For many years, all the decisions about children were made by adults. This was thought to be the best because adults are older and have more experience, training and qualifications. But adults didn’t always make the right decisions, sometimes because they hadn’t talked with the children about the issue. Sometimes the children’s ideas were better than the adults!
So, all the countries of the world got together and agreed that children must be given rights. They created a law, it was called the Convention on the Rights of Children. Governments decided that adults must listen to children before making a decision about them.
Article 12 of The Convention of the Rights of the Child
Article 12 states that children have the right to say what they think should happen, when adults are making decisions that affect them, and to have their opinions taken into account.
Just think about of all the decisions that are made about your school. You, and probably all the other children in your school would have some ideas about these decisions. But how can the teachers listen to all the ideas? That would take too long, and nothing would get done. Pupils needed a way of discussing issues, and making decisions which would help everyone in school.
Schools work better when pupils and teachers are working together and listening to each other. The School Council is just one way of listening to children’s views and making better decisions.
How It All Works
An election is held every year at the beginning of the academic year. Pupils from Year 2 to Year 6 who want to be a School Council Representative inform their class teacher and stand for election. Potential representatives write a Manifesto, stating what they want to achieve for their class and school.
Manifestos are presented to the class and pupils use a Ballot Form to vote for one boy and girl School Council Member, the ballot is secret. Class teachers also vote for an additional school member for each year group. Votes are counted and the election results are announced in an Assembly by either the Headteacher or the Chair of Governors.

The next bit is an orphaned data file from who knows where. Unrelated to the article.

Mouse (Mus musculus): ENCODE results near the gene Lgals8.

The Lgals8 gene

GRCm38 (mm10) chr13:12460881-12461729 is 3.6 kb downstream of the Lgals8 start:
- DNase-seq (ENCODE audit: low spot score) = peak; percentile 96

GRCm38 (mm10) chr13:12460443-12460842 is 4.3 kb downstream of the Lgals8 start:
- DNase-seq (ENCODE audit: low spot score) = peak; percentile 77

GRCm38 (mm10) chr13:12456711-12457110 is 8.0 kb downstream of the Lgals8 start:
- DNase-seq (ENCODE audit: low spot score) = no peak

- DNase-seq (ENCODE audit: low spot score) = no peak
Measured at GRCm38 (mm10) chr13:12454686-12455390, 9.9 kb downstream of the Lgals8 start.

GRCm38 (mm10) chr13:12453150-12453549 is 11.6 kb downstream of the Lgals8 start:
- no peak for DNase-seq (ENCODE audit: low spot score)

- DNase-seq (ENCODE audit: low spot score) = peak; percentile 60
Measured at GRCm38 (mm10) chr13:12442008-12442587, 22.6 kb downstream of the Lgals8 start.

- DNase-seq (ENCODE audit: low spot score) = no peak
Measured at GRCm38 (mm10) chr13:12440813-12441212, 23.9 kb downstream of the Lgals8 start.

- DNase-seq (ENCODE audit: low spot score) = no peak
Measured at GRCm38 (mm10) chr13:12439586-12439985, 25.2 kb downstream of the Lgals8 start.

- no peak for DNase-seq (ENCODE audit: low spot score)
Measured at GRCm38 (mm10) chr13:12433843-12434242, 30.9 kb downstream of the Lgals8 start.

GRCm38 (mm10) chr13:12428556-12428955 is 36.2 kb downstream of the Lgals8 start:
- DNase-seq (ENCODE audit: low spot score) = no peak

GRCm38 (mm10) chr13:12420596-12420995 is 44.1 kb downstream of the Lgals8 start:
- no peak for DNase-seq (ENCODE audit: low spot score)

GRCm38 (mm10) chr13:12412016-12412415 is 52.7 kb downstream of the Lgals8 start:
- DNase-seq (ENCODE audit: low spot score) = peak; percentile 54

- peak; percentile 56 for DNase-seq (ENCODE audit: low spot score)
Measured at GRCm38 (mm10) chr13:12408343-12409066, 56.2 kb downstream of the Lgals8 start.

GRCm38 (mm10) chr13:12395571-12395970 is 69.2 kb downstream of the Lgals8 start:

The School Councillor’s Role
School Councillors are elected by the pupils in their class to:
- attend School Council meetings and take part in discussions;
- inform the class what was discussed at meetings;
- articulate the views of their peers at School Council meetings;
- create an improvement plan for the academic year and action the objectives.
School Council Meetings
A meeting is like a team, where everyone is working together to solve a problem or make a decision. After going to a School Council meeting, Councillors tell their class what was discussed and what decisions were made, so that other pupils know what the Council is up to. This is called ‘reporting back’.
Reporting back informs the class:
• what was discussed at the meeting
• what was decided
• what is going to be done
• what will be discussed at the next meeting.
The School Council discuss many agenda items throughout the year. Some examples of the issues that are frequently discussed at meetings are:
- school uniform
- school sports
- raising funds for charity
- healthy eating and school lunchtimes
- playground rotas
Rhodes Avenue Primary School participates in mock elections and referendums which coincide with national hustings and School Council Representatives also occasionally tour the Houses of Parliament, visit the Education Centre and meet their local MP.